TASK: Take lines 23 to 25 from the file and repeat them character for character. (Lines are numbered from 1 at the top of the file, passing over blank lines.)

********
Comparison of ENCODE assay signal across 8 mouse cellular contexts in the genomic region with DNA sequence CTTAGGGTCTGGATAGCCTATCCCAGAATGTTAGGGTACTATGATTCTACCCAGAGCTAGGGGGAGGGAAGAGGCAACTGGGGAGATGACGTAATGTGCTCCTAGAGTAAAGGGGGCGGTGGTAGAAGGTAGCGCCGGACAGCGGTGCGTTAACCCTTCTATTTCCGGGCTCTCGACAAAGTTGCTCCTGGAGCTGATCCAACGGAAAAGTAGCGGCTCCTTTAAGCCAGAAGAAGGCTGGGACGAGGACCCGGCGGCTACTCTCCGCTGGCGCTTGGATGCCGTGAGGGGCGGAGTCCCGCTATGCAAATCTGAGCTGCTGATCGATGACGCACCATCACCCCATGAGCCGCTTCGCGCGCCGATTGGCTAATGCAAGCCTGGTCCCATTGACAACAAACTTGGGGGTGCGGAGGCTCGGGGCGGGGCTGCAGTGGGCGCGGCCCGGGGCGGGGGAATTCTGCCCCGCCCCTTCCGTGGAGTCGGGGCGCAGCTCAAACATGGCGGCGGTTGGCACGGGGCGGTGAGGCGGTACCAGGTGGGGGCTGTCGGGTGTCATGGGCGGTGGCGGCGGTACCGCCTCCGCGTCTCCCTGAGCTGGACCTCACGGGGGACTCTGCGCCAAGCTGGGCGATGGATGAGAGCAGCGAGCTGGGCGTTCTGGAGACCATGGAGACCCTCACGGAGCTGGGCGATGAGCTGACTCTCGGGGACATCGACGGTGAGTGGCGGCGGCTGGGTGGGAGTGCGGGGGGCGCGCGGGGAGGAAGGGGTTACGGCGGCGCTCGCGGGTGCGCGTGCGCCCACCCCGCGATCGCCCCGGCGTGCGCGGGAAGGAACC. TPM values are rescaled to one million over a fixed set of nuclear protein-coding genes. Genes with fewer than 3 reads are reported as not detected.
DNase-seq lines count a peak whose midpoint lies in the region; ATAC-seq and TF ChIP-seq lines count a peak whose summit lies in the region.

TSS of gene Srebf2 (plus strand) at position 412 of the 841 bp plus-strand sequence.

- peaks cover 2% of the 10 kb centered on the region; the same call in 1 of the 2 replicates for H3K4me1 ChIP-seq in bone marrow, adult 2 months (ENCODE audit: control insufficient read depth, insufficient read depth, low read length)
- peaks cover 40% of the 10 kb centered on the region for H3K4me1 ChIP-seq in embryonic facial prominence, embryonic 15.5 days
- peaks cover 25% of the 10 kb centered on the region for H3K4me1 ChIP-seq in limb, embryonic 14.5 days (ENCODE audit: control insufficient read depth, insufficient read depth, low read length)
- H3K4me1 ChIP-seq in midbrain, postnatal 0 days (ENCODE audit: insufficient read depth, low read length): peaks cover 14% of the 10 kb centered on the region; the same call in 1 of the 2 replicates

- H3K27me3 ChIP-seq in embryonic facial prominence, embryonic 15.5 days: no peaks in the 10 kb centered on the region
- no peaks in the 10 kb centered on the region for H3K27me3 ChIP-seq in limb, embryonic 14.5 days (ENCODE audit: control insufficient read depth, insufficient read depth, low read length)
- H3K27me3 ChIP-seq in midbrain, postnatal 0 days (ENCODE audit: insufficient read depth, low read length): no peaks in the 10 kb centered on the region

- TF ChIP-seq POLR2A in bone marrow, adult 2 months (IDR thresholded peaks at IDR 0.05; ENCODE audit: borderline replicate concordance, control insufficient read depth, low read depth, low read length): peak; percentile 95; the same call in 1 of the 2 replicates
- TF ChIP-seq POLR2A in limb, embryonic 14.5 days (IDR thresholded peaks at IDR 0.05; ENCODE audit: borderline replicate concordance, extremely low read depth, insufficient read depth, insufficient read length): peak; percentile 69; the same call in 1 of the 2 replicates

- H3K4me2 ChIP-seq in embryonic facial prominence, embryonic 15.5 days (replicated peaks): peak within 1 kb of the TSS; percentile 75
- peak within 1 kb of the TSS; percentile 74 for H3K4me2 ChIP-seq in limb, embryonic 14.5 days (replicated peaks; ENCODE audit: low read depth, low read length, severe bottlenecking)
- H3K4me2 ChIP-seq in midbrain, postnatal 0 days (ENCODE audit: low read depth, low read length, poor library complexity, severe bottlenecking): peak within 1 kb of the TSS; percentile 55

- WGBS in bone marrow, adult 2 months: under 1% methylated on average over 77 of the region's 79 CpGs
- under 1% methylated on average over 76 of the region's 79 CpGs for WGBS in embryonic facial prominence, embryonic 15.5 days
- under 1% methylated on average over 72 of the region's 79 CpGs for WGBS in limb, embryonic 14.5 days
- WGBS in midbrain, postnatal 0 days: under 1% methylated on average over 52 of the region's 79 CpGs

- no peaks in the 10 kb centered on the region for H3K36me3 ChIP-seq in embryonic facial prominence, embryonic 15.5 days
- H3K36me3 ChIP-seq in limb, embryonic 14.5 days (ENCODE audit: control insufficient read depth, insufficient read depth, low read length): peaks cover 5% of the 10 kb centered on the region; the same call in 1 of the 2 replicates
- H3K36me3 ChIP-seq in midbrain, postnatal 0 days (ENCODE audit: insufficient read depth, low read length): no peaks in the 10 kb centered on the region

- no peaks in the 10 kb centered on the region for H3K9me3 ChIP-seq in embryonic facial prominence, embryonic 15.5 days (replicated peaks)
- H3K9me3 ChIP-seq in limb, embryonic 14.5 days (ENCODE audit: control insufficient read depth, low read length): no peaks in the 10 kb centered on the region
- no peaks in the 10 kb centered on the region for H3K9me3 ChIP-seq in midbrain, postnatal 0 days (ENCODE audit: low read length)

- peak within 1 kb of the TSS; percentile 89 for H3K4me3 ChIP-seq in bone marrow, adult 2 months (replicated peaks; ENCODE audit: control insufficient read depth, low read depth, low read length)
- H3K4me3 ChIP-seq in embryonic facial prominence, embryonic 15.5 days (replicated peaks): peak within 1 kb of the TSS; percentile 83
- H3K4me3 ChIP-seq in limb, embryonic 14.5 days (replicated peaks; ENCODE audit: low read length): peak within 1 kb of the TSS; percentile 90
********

- no peaks in the 10 kb centered on the region for H3K9me3 ChIP-seq in embryonic facial prominence, embryonic 15.5 days (replicated peaks)
- H3K9me3 ChIP-seq in limb, embryonic 14.5 days (ENCODE audit: control insufficient read depth, low read length): no peaks in the 10 kb centered on the region
- no peaks in the 10 kb centered on the region for H3K9me3 ChIP-seq in midbrain, postnatal 0 days (ENCODE audit: low read length)